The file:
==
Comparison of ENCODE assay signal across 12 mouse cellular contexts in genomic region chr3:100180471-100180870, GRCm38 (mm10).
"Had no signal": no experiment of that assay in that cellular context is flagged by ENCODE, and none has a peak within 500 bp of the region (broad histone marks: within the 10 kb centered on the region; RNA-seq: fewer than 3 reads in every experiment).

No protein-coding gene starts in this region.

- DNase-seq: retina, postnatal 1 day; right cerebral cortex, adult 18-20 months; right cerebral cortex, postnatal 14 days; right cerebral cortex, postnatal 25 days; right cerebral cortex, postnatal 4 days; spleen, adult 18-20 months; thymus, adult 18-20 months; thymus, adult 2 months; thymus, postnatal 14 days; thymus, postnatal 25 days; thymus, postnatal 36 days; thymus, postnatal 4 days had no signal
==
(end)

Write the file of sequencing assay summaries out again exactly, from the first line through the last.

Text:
Comparison of ENCODE assay signal across 12 mouse cellular contexts in genomic region chr3:100180471-100180870, GRCm38 (mm10).
"Had no signal": no experiment of that assay in that cellular context is flagged by ENCODE, and none has a peak within 500 bp of the region (broad histone marks: within the 10 kb centered on the region; RNA-seq: fewer than 3 reads in every experiment).

No protein-coding gene starts in this region.

- DNase-seq: retina, postnatal 1 day; right cerebral cortex, adult 18-20 months; right cerebral cortex, postnatal 14 days; right cerebral cortex, postnatal 25 days; right cerebral cortex, postnatal 4 days; spleen, adult 18-20 months; thymus, adult 18-20 months; thymus, adult 2 months; thymus, postnatal 14 days; thymus, postnatal 25 days; thymus, postnatal 36 days; thymus, postnatal 4 days had no signal